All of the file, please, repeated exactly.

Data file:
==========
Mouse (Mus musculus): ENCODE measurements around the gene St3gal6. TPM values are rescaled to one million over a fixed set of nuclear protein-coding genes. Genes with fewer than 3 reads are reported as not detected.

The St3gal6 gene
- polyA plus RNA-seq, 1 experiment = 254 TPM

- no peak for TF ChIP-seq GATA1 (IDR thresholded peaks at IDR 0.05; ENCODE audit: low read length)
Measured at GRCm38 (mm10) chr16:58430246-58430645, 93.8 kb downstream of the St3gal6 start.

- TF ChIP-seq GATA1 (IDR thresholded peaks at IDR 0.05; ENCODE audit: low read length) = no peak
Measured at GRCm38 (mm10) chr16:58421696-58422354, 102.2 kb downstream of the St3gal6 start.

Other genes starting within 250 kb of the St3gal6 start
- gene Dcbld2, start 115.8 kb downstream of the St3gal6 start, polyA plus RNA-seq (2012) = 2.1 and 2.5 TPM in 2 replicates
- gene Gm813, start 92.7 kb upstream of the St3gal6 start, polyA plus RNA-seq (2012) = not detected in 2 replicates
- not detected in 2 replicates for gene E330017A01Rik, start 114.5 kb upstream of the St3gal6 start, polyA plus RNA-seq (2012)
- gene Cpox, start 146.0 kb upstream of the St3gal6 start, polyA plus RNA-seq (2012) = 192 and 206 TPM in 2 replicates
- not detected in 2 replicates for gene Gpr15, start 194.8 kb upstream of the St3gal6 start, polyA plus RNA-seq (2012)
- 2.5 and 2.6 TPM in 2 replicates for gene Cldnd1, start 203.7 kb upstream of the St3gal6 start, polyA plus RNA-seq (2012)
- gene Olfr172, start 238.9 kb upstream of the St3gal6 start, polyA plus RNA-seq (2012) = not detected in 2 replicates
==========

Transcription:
Mouse (Mus musculus): ENCODE measurements around the gene St3gal6. TPM values are rescaled to one million over a fixed set of nuclear protein-coding genes. Genes with fewer than 3 reads are reported as not detected.

The St3gal6 gene
- polyA plus RNA-seq, 1 experiment = 254 TPM

- no peak for TF ChIP-seq GATA1 (IDR thresholded peaks at IDR 0.05; ENCODE audit: low read length)
Measured at GRCm38 (mm10) chr16:58430246-58430645, 93.8 kb downstream of the St3gal6 start.

- TF ChIP-seq GATA1 (IDR thresholded peaks at IDR 0.05; ENCODE audit: low read length) = no peak
Measured at GRCm38 (mm10) chr16:58421696-58422354, 102.2 kb downstream of the St3gal6 start.

Other genes starting within 250 kb of the St3gal6 start
- gene Dcbld2, start 115.8 kb downstream of the St3gal6 start, polyA plus RNA-seq (2012) = 2.1 and 2.5 TPM in 2 replicates
- gene Gm813, start 92.7 kb upstream of the St3gal6 start, polyA plus RNA-seq (2012) = not detected in 2 replicates
- not detected in 2 replicates for gene E330017A01Rik, start 114.5 kb upstream of the St3gal6 start, polyA plus RNA-seq (2012)
- gene Cpox, start 146.0 kb upstream of the St3gal6 start, polyA plus RNA-seq (2012) = 192 and 206 TPM in 2 replicates
- not detected in 2 replicates for gene Gpr15, start 194.8 kb upstream of the St3gal6 start, polyA plus RNA-seq (2012)
- 2.5 and 2.6 TPM in 2 replicates for gene Cldnd1, start 203.7 kb upstream of the St3gal6 start, polyA plus RNA-seq (2012)
- gene Olfr172, start 238.9 kb upstream of the St3gal6 start, polyA plus RNA-seq (2012) = not detected in 2 replicates